VICTORIA, British Columbia — Canada has become the first nation to formally commit to NASA’s lunar Gateway project with a financial contribution to cover a 24-year period and the development of a new generation robotic Canadarm.
Canadian Prime Minister Justin Trudeau made the announcement Wednesday that Canada would be partnering with NASA and spending 2 billion Canadian dollars ($1.4 billion) over 24 years on the Lunar Orbital Platform Gateway program, a human-tended facility in orbit around the moon, as well as other space programs. The announcement included funding of 150 million Canadian dollars over five years for a new Lunar Exploration Accelerator Program to help small and medium-sized businesses develop new technologies to be used and tested in lunar orbit and on the moon’s surface in fields that include artificial intelligence, robotics and health.
Canada will develop and contribute a smart robotic system – Canadarm3 – that will repair and maintain the Gateway, Trudeau announced. “Canada’s historic investment will create good jobs for Canadians, keep our astronaut program running and our aerospace industry strong and growing, while opening up a new realm of possibilities for Canadian research and innovation,” he said. “With the Lunar Gateway, Canada will play a major role in one of the most ambitious projects ever undertaken.”
NASA Administrator Jim Bridenstine thanked Trudeau in a statement that highlighted Canada’s past support for the U.S. space program. “We look forward to our deepening partnership with Canada, and the support of the many other nations I am confident will join us and help strengthen our progress on the challenging goals we’ve set in space,” he added.
Canadian aerospace firms have been lobbying the federal government for years for a fresh influx of funding for space programs. In the fall of 2018 a coalition of space-related organizations, led by MDA which developed the Canadarm, launched a public relations and government lobbying campaign to highlight the need for more space funding and participation in the Lunar Gateway project.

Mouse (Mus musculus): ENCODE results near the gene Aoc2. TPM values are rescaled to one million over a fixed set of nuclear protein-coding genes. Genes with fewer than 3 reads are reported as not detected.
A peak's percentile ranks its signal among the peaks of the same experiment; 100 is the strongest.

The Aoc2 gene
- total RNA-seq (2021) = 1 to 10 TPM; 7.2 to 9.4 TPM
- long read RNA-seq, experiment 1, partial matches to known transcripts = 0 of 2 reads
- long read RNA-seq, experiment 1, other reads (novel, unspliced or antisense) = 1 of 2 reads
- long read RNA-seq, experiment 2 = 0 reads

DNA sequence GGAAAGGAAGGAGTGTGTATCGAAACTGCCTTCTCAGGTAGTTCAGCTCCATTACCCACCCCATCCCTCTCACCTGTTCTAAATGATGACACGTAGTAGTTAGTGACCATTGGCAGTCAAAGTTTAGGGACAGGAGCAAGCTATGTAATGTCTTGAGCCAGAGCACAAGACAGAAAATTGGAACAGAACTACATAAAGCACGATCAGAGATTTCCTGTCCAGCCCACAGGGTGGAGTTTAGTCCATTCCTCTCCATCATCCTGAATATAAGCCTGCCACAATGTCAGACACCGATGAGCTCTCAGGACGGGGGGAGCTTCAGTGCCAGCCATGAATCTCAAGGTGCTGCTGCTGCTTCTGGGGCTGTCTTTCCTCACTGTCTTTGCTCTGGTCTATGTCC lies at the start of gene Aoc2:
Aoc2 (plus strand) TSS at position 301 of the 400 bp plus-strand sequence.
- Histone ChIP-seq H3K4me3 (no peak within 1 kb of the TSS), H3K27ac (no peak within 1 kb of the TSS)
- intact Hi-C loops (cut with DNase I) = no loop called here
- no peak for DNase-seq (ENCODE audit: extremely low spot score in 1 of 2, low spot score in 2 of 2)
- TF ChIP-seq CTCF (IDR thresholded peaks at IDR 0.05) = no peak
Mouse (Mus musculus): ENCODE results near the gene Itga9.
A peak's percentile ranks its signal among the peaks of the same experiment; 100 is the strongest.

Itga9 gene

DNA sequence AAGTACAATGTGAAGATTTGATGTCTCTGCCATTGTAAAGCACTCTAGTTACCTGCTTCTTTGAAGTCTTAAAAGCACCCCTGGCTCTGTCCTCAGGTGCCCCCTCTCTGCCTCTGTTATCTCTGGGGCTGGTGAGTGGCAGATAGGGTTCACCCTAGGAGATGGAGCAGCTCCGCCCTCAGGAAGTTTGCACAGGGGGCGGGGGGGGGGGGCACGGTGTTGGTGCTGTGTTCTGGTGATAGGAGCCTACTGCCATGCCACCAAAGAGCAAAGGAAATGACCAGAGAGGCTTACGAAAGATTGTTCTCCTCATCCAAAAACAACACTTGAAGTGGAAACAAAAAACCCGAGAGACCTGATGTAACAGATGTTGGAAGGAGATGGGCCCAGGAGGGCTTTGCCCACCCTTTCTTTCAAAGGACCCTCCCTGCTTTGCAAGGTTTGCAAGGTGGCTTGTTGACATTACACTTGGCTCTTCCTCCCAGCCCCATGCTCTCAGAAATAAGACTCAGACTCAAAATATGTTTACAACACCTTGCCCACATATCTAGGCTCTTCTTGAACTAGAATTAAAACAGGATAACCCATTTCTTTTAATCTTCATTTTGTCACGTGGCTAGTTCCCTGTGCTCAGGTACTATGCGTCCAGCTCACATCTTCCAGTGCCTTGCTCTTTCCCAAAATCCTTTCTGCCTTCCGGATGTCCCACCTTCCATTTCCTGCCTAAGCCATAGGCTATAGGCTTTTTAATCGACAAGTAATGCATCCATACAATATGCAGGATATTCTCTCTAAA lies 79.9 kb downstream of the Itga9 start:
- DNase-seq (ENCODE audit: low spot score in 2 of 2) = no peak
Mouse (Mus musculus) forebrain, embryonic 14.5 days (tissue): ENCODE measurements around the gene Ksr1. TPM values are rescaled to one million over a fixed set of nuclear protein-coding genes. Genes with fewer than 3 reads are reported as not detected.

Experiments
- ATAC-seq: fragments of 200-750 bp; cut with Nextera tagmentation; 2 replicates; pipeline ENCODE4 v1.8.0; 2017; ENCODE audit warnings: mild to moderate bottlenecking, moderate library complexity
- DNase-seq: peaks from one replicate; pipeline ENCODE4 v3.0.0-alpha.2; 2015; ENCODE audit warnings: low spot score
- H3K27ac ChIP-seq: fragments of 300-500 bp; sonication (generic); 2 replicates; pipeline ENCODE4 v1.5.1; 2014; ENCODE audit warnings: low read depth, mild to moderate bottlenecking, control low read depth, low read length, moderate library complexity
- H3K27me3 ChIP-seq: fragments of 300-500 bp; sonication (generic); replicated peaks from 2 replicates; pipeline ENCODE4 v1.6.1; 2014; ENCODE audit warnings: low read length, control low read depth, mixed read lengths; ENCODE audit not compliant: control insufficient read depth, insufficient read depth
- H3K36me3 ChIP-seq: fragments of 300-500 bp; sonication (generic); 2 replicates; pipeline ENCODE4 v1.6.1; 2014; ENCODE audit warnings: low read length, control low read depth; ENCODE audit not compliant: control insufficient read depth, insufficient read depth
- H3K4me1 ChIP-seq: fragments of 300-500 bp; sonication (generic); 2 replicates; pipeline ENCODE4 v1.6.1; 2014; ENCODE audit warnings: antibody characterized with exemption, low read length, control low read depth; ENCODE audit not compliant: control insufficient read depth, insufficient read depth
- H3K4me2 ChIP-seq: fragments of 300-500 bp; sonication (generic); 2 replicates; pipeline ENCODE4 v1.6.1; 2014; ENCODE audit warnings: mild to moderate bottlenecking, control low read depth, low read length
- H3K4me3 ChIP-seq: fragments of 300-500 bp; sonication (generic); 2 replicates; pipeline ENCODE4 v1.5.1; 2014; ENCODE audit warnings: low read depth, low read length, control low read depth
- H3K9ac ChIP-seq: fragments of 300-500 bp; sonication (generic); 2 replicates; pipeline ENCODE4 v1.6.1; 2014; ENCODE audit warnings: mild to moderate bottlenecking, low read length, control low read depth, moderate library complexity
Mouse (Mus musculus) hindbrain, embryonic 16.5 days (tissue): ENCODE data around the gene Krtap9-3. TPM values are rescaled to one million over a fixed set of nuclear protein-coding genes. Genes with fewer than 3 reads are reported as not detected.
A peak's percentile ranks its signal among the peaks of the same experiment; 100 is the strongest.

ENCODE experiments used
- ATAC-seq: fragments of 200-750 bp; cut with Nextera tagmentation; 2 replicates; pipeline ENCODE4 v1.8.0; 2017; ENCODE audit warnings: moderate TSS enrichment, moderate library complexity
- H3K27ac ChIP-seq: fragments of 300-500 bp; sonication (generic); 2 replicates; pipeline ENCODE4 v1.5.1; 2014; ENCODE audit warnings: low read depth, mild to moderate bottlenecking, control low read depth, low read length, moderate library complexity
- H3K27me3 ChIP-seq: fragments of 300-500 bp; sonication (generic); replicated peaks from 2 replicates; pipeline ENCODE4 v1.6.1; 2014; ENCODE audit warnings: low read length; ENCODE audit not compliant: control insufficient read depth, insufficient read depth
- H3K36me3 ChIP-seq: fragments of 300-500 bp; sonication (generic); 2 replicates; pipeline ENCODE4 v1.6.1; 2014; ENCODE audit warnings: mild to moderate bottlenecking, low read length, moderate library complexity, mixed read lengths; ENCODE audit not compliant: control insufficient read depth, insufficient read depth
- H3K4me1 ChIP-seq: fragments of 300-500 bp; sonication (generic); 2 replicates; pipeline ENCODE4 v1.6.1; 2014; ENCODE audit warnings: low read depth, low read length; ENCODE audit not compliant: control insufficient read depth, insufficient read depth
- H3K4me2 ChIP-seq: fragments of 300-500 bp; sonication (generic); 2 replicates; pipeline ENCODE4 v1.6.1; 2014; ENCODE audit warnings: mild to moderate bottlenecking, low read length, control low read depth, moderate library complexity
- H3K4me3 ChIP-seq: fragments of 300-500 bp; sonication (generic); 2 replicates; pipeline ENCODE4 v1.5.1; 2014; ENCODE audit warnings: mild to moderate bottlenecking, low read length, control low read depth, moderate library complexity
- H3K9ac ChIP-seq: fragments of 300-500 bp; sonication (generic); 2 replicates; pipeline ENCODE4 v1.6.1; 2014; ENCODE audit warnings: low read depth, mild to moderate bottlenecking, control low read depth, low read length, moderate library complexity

MDA, a Maxar Technologies company, has already conducted early concept studies for the Canadian Space Agency on the Lunar Gateway robotics system. It has also conducted a survey of Canadian firms that could be used to deliver the capability and last year held its own industry day to meet with key suppliers.
MDA says the Canadarm3 robotics on the Lunar Gateway will be essential for critical operations and maintenance for the new international space station, on both the outside and inside of the station. It is expected to consist of a larger manipulator arm and a smaller dexterous arm, the firm noted.
Mike Greenley, group president of MDA, said over 500 Canadian firms participated in the company’s robotics program for the International Space Station. “We expect a similarly robust and diverse pan-Canadian supply chain will form to execute Canada’s commitment to the Lunar Gateway, including Canada’s strong AI community,” he added in a statement Wednesday.
Greenley, in a previous interview with Space News, noted that a new generation of Canadarm would also provide a highly visible and critical component to Lunar Gateway operations, including the assembly of the Gateway itself and its ongoing maintenance, the capture of visiting spacecraft.
NASA and the Canadian Space Agency have been in discussions to examine a Canadian contribution to the Lunar Gateway. Bridenstine met with Canadian Space Agency President Sylvain Laporte in September at NASA headquarters for talks on the project and other potential programs.
Bridenstine noted at a Sept. 7 forum at the Wilson Center in Washington that, “We need to take advantage of some of the great capabilities that Canada has developed.”
He suggested that capabilities, such as a version of the Canadarm2 robotic arm on the International Space Station, could for the Gateway, be used to help maintain it when astronauts are not on board. “Hopefully, maybe one day we can have an agreement where we can have a Canadarm on Gateway,” Bridenstine said at the time. “Not only on the outside but on the inside, and have it more robust than ever before so that it can, in fact, help manage the space station when it is uncrewed.”